PORTLAND, Maine — 207’s tech guy, Rich Brooks from Flyte New Media, has disposed of plenty of electronic devices over the years. He has some excellent advice on getting rid of them responsibly while also ensuring no one gets access to your personal data.
207: Many people received new laptops, tablets, and smartphones over the holidays. What can you do with all of your older equipment, and what concerns should you have? Why can't we just drop old electronics in the trash or recycling bin?
Brooks: We definitely don't want to just drop our electronics in the trash. Electronic waste, often referred to as e-waste, is a growing problem. It was estimated in 2021 that over 57 million tons of e-waste was created, with only about 17% of that being recycled.
E-waste leads to more pollution and greenhouse gas emissions and can release toxic chemicals as well.
While recycling can be a good alternative, it requires special handling, and you can't just drop it in the bin.
Also, if you don't take proper steps, you may be exposing your personal data to theft.
207: OK, so what should we do before handing off our electronics?
Brooks: Whether it's a computer, tablet, or phone, we have so much of our personal data and passwords on our devices these days. Before you hand over any device, you want to erase all your personal data.
For most devices, this can be done in the settings. Depending on the device and the manufacturer, you'll want to erase all data and reset the device to factory settings before you get rid of it.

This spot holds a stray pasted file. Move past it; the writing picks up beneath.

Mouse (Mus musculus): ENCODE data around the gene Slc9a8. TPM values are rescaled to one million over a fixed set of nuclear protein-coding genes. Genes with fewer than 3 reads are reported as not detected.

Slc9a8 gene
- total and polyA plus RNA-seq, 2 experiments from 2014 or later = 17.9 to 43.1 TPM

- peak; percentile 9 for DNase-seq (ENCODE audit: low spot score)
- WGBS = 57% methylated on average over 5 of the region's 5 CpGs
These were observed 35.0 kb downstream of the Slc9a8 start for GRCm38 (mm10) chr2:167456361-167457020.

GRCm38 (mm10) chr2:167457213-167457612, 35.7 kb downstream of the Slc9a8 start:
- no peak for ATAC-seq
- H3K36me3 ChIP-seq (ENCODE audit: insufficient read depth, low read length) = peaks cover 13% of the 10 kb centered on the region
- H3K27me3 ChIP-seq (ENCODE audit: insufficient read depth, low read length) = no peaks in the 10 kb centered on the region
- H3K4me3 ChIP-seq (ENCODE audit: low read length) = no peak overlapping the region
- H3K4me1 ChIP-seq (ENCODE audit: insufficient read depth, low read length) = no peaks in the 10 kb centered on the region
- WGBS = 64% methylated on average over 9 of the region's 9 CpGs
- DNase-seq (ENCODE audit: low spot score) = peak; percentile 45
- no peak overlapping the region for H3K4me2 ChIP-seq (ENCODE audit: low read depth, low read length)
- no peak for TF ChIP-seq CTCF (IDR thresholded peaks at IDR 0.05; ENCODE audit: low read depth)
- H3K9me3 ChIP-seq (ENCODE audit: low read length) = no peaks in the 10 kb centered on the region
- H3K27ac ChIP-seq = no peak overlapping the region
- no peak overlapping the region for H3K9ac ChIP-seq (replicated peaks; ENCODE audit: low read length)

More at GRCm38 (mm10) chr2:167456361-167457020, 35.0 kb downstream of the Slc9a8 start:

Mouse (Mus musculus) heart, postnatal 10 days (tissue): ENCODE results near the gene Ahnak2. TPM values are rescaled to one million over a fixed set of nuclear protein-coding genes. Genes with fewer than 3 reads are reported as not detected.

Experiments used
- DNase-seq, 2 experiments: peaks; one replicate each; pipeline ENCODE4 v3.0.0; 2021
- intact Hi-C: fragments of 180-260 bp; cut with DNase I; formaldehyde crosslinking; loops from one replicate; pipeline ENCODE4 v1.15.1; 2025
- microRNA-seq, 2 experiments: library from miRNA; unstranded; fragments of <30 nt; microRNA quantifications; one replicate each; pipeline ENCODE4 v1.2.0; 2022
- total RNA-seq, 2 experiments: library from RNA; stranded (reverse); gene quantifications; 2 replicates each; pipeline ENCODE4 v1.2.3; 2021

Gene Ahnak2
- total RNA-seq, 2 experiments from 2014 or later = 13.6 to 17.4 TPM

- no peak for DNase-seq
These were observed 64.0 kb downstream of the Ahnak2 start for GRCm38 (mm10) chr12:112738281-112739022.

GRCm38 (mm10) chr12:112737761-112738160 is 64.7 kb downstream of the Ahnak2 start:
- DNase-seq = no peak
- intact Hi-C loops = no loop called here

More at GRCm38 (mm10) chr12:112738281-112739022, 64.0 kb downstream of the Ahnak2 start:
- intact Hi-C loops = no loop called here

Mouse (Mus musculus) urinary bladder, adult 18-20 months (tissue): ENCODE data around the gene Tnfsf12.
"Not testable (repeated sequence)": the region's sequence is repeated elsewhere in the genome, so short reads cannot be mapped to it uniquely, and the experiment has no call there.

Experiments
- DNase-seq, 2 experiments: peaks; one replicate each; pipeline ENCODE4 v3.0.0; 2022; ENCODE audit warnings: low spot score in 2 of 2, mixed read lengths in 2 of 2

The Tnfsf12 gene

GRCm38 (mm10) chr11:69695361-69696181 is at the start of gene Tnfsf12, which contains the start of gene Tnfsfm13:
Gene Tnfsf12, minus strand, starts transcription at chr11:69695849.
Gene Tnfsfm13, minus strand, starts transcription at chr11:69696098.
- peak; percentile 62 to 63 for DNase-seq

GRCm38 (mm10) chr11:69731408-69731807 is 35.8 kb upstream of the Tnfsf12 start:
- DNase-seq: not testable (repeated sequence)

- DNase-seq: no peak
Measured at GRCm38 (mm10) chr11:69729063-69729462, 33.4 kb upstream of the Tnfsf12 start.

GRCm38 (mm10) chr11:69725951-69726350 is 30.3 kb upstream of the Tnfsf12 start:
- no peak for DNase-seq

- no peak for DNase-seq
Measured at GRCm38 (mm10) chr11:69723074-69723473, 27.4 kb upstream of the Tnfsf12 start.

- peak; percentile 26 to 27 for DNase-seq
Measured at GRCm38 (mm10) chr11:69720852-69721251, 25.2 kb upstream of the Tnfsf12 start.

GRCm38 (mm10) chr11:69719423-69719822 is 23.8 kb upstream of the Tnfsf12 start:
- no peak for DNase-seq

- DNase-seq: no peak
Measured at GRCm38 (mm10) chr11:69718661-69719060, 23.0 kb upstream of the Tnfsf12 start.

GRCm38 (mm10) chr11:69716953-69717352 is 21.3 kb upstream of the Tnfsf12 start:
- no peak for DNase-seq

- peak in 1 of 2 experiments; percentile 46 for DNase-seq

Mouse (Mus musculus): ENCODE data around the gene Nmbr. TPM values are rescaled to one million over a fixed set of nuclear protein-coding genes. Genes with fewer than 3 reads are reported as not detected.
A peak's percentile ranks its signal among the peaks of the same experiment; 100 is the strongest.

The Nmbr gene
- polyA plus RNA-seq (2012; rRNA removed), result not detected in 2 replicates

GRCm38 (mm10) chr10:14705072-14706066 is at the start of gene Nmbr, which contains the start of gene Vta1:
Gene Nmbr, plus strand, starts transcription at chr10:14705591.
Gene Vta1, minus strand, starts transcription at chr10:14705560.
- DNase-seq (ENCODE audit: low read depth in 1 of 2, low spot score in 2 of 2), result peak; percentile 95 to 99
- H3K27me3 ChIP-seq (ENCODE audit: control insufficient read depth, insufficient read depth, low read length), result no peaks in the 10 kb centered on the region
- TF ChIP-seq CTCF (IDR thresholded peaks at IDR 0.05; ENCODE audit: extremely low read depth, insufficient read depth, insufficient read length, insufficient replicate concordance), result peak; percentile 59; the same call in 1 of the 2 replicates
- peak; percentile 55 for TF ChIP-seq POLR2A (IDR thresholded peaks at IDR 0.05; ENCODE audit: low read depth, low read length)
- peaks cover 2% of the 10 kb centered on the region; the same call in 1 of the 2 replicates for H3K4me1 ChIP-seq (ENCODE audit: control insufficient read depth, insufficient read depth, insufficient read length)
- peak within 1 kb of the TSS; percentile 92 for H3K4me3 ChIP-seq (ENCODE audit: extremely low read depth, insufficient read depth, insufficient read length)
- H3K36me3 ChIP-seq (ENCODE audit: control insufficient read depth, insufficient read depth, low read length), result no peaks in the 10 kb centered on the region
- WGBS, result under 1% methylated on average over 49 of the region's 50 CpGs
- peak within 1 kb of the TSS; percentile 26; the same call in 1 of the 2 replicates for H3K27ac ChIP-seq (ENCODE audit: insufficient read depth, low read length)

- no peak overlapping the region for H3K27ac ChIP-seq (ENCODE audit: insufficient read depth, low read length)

207: Speaking of which, what are our options?
Brooks: If you're looking to make a little something off your device, you can always try selling it. There are a lot of online marketplaces where a used electronic device can still score hundreds of dollars ... everywhere from eBay to Facebook Marketplace and a bunch of specialty sites as well. A quick Google search will unearth them.
If you're in the process of buying a new device, especially a phone, there are some very generous trade-in programs right now, especially as many of the carriers are looking to lock in users for long-term contacts.
207: If we don't need the cash or don't want to be bothered, what else can we do?
Brooks: There are plenty of other options. You can, of course, just give it to a friend or family member. If you are going to go this route, it's still important to make sure all of your personal data is off of the device.
If there's still life in the device, then donating it is a great option. There are so many non-profits, organizations, and schools that can put older electronics to use. Some charities take older devices to sell them to raise funds. Or you can just drop it off at your local Goodwill, which has locations all over the state. Often there will be a tax write-off for your donation.
And the last option, especially if it's really old or you can't even get it to boot up, is to recycle your device ... making sure that it doesn't end up in a landfill. Since 2008, the law in Maine is if a company sells a cell phone at retail, they need to accept used phones at no charge. Again, you'll still want to reset your device to factory settings to protect your data and personal information.
If — and this happens — you have a very old computer that you can't even get to boot up properly, but you're concerned you've left some personal data on it, you might want to take a drill to the hard drive first. Turn that data into swiss cheese.
The big takeaways here are to get rid of your devices responsibly and to make sure you leave no trace of yourself on your devices before you do.